My Gallery | HDR Tutorials | Home | Store | Links | Contact | About

Creating an HDR with 5 images
& How to control noise with a bright image

There are times when you need more than 3 images.

Shooting indoor photography can be a real pain. There are often very bright areas such as windows. And at the same time, very dark shadows.  

An HDR image requires at least 3 images to be successful. However sometimes that doesn't cut it either. In the image below for example there was a HUGE 8' window. The sky was a bit overcast, and the light was pouring in. Despite that, the lighting itself was rather poor, and the light really only lit the table. The overhead lights were merely decoration for the ceiling. If you look in the third frame (2 images below), that was the bright shot. The window underexposed the image, and the result was a detailed window, but very little detail in the shadow areas. Making for a poor looking HDR.

Additional frames are needed, and sometimes I wish my camera could either figure out the range that's needed on it's own. Or have the option of shooting 5 frames instead of the default 3. If you don't shoot extra frames to make it brighter in the darker areas, there may be a lot of noise. The brighter exposures helps eliminate that noise. 

Back in the days of Yesterday - by Mike Savad
Back in the days of Yesterday - by Mike Savad
Can be purchased as a print or a gift

Original 5 Images - Un-processed
orginal 5 images with exif
These are the original 5 images, shown with their respective information, I used Auto ISO.

Lighting included those large windows you see, matching ones on the other side of the room, and pathetic ceiling lights. I shot this hand held, and while a tripod would be very nice to use in situations like this, many places condone tripods, so your kind of stuck with what you have. This room was nearly impossible to shoot in, It was actually one of the brighter areas of the room, it still had some very dark areas to work with.

It just so happened that my camera was brand new when I photographed this building. I really didn't know what it was capable of, or how well it dealt with noise. Given the opportunity, if I came back here, I would have no problem using a higher ISO to get the detail. It would result in a sharper image.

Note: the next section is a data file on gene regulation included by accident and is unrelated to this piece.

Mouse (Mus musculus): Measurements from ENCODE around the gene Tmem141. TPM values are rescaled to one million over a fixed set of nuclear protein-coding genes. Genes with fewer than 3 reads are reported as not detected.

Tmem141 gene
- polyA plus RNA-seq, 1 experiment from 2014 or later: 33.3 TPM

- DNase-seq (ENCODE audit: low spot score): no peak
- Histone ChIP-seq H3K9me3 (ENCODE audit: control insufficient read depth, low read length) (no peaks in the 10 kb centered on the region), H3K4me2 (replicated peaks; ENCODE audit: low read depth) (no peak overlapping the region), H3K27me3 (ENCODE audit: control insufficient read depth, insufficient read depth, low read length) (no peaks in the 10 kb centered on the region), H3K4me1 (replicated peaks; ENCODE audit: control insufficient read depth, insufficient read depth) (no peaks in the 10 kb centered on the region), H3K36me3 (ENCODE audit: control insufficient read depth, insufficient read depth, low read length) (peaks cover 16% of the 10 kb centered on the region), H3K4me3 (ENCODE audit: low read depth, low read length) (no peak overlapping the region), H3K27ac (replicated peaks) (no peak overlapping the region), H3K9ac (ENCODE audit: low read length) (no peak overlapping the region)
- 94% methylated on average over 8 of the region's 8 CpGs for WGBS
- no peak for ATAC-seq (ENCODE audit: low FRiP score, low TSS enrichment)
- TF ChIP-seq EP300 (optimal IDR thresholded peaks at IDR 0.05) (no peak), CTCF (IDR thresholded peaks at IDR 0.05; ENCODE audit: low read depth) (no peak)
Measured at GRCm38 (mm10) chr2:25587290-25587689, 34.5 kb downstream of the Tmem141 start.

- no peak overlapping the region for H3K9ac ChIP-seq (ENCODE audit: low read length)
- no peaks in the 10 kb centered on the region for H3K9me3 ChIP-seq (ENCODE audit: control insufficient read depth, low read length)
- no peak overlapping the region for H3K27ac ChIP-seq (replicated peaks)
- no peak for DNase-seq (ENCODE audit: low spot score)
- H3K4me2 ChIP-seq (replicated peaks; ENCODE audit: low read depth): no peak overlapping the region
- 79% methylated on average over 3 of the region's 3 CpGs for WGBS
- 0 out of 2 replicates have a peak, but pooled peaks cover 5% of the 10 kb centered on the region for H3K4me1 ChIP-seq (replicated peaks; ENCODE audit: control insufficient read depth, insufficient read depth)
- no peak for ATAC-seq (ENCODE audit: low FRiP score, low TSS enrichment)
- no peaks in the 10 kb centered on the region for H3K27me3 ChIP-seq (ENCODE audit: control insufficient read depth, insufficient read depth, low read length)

The first 3 images were taken aiming at the center, probably at the window. When I saw the last frame was so dark I shot another 3 aiming at that machine on the right. The +2 on the original set must have looked either soft or looked the same as the other set. So I got rid of that, you can see the file size is quite large, I don't keep the odd ones any more.

Getting Started

The first step is to load all 5 images into Photoshop (or a raw editor).

While it would be nice to show you each of the steps I do in the RAW editor, I would rather explain it in words.

To get a successful image, you need as much detail as possible. Each image you use should have the best color and sharpness you can get out of it. You'll want to adjust the exposure of each image as bright as you can (without destroying other detail), for today's lesson  for example:

The first image which is the darkest frame only holds enough detail for the window to come out really well.

The second image, has more detail in other places, and since I already have the texture for the window from the last image, it won't be a problem if I push the exposure brightness a little more than I should. Instead I can concentrate on the walls and overhead lights.

The third image, The tools on the desk look properly exposed, and look sharp. The lamps also have good color and shape. The punch clock retains a lot of detail as well. So this image will focus on those areas, as well as some of the machinery on the right. This particular image is also sharper than the second image, so it will be crucial to keeping other elements in focus.

The last 2 images one will add a little more light on the right, shows the ceiling better and the clock better. Later this or the fourth  layer will be used as a noise control layer.

Now we can adjust each image. The boxes below describe what you should see when you edit a RAW file. 

Editing Raw Files - Preview
After editing in raw
Compared to the original 5 files, you can see it's a little different looking. This probably won't be the last time you'll use the Raw editor in this picture. I load it up again for noise control, or to adjust one area of the picture. For example, the clock might not be clear enough, or the words might not be readable. I'll adjust one image to fix that.

Step 1: Basic Settings
RAW Editor
  1. Use the eye dropper to find a gray point in the scene. You'll want to neutralize the color so each image looks nice. In this example I used the Window towards the bottom as my neutral point. It washed the sky a little, but I can blue that up later if needed. As I moved on in images, the window was too far blown out to get a good reading, I took the point on the reflection of that clock on the left. You might notice that as you extend the range of light, that the original point that you chose may not be good enough anymore. As I edited the fourth image the scene still looked too blue, I chose the grey on the machine instead (and then did so for the rest). 
  2. Adjust the exposure make it brighter, but not to bright, there's no need to push the noise if we don't have to, you'll have to remove it later.